Fleetowner 7152 Wabash1

New Wabash composite reefer trailer ready to roll

Feb. 28, 2017
Introduced last year as a prototype, its new all-composite refrigerated trailer goes into limited production of 100 units over the next 18 months.

NASHVILLE. An all-composite refrigerated trailer introduced last year by Wabash National Corporation at the 2016 Technology & Maintenance Council (TMC) meeting as a prototype is now in a “limited production run” of 100 units over the next 18 months, Brent Yeagy, Wabash’s president and COO, told Fleet Owner here at the 2017 TMC annual meeting.

“Last year it was a concept; today it is truly ready for the road,” he said. “The one seen here on display in our booth is going to be out on the road in a few weeks with K&B Transportation.”

Wabash’s cold chain series refrigerated van trailer is made with its proprietary molded structural composite with thermal technology (MSCT), which Yeagy said improves the trailer’s thermal performance by up to 25%, lightens it by 20%, all while improving puncture and damage resistance.

In addition, the molded structural composite floor provides higher floor weight ratings of up to 24,000 lbs. to improve the unit’s backhaul capability so it can a more productive asset for reefer fleets.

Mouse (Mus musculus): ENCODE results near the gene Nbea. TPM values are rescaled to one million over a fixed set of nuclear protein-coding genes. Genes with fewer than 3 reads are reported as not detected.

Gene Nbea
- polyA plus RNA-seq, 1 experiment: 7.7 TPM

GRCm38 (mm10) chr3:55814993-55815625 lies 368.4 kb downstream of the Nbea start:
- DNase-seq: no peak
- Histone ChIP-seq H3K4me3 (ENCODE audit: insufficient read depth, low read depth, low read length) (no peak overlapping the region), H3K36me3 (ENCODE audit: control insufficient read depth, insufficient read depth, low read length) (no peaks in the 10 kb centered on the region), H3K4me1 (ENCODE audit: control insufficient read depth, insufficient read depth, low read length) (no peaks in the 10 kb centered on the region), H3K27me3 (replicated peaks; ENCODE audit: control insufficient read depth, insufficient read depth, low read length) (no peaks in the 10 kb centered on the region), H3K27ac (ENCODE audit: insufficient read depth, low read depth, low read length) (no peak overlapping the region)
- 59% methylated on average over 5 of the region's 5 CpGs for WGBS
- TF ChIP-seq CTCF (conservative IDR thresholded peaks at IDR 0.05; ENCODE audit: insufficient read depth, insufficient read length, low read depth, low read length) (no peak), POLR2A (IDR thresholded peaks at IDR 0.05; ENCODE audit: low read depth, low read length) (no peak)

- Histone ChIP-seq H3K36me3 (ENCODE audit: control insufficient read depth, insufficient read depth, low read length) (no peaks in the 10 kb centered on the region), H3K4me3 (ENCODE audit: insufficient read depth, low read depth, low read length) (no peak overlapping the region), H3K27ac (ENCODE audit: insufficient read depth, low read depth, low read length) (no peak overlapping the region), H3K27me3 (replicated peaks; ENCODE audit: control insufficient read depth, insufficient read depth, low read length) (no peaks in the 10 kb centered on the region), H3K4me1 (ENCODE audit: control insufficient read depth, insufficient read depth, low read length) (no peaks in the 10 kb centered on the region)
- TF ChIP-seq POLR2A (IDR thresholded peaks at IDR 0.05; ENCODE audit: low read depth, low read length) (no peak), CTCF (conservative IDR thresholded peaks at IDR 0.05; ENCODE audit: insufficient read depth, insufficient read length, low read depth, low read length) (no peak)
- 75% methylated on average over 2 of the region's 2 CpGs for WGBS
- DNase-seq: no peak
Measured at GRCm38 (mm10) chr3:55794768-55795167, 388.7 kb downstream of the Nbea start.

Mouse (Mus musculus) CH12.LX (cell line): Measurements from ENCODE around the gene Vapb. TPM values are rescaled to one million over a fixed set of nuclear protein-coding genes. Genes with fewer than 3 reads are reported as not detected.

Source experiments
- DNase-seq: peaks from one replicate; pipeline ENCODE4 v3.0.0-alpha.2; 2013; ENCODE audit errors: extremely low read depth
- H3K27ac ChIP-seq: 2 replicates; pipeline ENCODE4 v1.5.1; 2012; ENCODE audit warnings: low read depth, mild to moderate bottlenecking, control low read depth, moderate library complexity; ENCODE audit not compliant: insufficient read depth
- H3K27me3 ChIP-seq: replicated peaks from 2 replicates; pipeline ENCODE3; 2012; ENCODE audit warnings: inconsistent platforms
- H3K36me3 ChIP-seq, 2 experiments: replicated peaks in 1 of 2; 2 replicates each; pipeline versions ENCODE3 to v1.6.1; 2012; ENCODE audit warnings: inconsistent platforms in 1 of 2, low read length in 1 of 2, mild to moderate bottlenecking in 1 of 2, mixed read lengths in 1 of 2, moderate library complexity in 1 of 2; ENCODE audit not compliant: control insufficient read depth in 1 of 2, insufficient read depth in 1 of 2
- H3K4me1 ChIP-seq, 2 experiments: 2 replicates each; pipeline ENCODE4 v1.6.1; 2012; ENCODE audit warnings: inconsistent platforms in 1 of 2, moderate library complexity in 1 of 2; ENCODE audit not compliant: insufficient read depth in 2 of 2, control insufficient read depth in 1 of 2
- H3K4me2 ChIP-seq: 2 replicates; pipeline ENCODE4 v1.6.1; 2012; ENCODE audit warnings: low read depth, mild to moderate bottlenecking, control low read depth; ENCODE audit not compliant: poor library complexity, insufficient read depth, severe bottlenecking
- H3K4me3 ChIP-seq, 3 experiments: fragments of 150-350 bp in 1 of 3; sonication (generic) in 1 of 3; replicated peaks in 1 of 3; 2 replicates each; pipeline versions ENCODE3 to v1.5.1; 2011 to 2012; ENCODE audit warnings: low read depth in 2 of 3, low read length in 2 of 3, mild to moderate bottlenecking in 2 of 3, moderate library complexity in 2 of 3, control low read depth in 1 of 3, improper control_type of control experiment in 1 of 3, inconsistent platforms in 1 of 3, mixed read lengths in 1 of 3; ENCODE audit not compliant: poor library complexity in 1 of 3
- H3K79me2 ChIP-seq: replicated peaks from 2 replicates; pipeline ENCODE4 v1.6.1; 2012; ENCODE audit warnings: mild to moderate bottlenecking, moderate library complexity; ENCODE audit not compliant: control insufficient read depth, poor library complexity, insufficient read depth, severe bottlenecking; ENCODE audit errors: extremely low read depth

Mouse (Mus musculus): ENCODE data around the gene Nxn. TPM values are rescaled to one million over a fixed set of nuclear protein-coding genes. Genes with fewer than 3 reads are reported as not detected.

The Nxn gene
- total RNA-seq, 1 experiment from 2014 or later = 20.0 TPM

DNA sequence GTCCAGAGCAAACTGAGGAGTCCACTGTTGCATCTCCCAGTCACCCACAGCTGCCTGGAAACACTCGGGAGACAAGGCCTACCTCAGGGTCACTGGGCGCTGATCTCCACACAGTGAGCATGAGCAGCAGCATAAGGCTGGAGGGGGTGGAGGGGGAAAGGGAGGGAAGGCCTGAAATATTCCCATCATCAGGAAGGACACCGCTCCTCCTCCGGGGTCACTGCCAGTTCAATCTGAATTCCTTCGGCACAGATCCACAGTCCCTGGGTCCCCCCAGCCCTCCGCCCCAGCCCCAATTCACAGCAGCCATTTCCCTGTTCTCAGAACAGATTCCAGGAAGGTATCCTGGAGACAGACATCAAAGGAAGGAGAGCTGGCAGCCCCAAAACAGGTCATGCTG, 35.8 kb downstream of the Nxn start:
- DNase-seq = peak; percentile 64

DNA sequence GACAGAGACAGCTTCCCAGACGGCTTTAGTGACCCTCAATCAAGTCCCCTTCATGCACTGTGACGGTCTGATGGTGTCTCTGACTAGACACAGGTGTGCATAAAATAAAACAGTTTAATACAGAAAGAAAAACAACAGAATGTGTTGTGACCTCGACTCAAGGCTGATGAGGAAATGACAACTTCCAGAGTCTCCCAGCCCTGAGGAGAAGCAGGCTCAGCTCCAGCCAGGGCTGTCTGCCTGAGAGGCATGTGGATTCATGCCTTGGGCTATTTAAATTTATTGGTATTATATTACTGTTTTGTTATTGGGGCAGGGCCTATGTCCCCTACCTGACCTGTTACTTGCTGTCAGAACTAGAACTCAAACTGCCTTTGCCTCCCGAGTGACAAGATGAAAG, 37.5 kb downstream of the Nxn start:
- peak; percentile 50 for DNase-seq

The interior of Wabash's new production-ready composite reefer trailer.

Brock Ackerman, owner of K&B Transportation one of four “launch fleets” for the new trailer, told Fleet Owner that a key feature of this new design for food haulers like him is its smooth interior wall.

“That smooth wall means there are few areas where bacteria can get into and ‘hide’ within the trailer,” he explained. “With the new FDA [Food and Drug Administration] food safety rules coming out, that’s a big plus.”

To support production of its new MSCT units, Yeagy highlighted the $3 million investment Wabash made in early February at a manufacturing facility it recently acquired in Little Falls, MN; as part of a $10 million longer-term plan to expand production operations for molded structural composites (MSC) for both trailers and truck bodies.

Wabash said earlier that it selected the Little Falls location as the launch facility for its composite production efforts because of the “unique combination” of its experienced and skilled workforce in composite manufacturing processes, along with a fully equipped and highly engineered facility capable of producing large-size parts at high rates of volume. The company officially takes ownership of the plant in April.

“Our expanding portfolio of composite offerings is instrumental to that goal,” Yeagy explained. “The expansion of our MSC manufacturing capabilities, as well as our new licensed ThermHex honeycomb core composite technology that we announced last year, highlight this growing competency in advanced composites.”

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